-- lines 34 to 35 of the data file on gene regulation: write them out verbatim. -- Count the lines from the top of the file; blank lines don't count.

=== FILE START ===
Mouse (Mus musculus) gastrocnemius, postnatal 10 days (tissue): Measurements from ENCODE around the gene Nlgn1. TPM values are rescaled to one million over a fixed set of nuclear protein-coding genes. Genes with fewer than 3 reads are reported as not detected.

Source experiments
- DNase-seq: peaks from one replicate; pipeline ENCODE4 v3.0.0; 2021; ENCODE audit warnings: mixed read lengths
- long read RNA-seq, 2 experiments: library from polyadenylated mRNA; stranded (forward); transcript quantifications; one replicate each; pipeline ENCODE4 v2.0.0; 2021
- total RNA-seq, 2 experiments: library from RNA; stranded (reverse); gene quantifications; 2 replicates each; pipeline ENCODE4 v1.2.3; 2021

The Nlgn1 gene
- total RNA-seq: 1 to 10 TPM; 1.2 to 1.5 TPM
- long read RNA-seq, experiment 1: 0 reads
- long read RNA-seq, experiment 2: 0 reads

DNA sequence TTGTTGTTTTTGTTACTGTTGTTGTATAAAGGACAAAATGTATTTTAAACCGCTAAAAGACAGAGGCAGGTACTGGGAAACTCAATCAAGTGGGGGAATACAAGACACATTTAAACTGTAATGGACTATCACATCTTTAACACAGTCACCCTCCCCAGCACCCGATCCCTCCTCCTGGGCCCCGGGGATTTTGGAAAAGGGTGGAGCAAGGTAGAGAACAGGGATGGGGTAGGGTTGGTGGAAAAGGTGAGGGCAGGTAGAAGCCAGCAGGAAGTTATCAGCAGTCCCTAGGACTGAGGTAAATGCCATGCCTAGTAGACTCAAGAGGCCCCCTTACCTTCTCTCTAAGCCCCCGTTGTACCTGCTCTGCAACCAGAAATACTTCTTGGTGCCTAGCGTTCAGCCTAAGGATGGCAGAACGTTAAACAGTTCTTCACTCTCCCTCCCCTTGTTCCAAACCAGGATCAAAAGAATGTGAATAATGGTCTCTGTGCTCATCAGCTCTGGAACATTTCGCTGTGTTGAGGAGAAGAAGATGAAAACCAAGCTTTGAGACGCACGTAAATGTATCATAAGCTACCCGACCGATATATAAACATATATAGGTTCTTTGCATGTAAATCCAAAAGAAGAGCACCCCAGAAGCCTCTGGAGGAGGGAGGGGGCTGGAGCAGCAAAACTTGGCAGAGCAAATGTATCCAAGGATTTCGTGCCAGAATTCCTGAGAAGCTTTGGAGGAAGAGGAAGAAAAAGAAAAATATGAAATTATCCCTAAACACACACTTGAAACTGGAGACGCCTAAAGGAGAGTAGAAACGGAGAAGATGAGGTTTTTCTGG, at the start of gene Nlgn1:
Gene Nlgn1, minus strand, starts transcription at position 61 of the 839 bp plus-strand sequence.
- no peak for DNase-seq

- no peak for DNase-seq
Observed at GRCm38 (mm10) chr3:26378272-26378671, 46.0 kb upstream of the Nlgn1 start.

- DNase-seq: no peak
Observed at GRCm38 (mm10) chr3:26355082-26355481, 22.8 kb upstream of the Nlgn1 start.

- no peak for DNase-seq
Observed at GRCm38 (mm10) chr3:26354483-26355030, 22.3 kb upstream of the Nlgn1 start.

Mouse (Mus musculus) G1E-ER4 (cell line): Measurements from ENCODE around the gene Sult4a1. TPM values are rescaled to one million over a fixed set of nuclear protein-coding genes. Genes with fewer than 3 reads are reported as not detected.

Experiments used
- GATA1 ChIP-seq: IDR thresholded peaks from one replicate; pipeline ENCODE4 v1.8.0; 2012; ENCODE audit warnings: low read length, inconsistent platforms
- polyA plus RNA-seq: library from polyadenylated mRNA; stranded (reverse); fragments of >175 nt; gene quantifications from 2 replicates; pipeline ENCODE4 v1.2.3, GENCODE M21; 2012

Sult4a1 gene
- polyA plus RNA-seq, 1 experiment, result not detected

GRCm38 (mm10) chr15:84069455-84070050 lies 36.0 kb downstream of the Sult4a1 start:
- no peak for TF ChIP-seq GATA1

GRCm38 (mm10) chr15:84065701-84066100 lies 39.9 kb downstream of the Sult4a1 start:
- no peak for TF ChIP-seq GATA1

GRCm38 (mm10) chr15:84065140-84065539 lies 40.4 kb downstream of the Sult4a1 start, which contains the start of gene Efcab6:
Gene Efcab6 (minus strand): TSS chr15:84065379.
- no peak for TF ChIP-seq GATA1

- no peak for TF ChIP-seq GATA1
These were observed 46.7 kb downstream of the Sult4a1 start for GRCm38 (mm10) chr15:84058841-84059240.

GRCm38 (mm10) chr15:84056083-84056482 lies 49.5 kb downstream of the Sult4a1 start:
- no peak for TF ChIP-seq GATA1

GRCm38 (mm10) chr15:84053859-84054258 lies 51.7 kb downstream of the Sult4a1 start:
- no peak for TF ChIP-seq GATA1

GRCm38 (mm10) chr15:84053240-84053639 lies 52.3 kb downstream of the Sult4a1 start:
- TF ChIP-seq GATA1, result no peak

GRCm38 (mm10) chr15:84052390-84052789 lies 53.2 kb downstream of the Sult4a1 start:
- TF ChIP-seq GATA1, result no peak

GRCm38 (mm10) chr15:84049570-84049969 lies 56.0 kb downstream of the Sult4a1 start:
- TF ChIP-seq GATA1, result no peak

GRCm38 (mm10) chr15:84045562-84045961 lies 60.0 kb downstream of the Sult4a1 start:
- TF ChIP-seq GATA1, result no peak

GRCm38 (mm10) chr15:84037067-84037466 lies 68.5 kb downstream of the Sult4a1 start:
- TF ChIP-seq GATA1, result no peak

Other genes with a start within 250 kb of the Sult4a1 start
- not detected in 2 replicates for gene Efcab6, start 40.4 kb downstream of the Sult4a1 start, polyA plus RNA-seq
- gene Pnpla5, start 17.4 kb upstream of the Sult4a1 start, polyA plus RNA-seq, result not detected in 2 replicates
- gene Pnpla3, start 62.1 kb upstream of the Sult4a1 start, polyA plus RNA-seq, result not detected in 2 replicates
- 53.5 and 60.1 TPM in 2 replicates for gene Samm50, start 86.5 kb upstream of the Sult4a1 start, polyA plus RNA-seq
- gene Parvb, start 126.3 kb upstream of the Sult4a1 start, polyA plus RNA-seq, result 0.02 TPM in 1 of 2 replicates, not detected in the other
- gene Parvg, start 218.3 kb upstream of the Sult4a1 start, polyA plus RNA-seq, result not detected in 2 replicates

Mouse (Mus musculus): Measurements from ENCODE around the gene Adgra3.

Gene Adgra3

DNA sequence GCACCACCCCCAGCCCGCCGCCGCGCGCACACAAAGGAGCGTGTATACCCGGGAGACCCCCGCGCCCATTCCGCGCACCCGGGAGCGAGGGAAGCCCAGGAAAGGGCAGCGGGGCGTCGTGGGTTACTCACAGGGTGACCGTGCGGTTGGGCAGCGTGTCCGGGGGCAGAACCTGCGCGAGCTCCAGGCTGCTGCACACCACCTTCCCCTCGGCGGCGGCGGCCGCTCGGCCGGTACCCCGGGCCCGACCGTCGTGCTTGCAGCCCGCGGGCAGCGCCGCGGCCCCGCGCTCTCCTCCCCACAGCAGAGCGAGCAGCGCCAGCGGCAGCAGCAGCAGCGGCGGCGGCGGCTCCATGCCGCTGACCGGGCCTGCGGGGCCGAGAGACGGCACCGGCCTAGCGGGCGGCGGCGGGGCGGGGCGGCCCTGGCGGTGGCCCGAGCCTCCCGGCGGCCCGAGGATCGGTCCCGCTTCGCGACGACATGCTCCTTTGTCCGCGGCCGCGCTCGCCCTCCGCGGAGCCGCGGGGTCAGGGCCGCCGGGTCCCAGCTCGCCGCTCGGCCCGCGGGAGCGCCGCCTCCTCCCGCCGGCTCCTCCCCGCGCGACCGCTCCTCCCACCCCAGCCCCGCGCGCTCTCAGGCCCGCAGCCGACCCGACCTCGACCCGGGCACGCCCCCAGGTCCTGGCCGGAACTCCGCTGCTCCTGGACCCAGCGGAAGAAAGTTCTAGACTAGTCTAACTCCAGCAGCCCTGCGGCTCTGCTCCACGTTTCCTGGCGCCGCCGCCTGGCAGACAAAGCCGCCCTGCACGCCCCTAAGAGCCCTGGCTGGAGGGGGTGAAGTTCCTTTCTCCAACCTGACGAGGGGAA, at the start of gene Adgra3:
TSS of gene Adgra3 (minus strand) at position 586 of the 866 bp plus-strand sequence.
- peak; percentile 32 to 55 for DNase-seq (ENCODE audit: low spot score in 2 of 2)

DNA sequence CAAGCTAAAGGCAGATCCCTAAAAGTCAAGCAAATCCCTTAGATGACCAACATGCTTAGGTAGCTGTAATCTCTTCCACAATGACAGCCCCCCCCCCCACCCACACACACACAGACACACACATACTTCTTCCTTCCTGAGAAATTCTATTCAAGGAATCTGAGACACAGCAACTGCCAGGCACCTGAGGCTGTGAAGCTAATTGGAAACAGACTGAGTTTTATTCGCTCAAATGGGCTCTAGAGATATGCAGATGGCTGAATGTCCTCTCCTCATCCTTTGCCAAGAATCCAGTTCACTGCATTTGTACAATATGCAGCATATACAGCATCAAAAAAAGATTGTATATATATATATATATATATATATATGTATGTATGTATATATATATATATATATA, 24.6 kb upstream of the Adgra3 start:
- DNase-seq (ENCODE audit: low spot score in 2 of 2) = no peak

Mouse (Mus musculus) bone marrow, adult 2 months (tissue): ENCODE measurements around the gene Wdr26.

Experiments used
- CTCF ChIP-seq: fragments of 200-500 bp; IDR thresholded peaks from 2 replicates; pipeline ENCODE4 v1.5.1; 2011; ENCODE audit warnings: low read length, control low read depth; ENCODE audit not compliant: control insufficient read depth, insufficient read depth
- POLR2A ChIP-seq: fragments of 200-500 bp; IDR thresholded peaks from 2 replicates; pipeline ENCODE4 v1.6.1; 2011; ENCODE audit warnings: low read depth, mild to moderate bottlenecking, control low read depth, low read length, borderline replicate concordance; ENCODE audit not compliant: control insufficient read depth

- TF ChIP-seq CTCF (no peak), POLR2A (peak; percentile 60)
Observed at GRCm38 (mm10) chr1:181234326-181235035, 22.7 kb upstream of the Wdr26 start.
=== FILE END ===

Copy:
GRCm38 (mm10) chr15:84056083-84056482 lies 49.5 kb downstream of the Sult4a1 start:
- no peak for TF ChIP-seq GATA1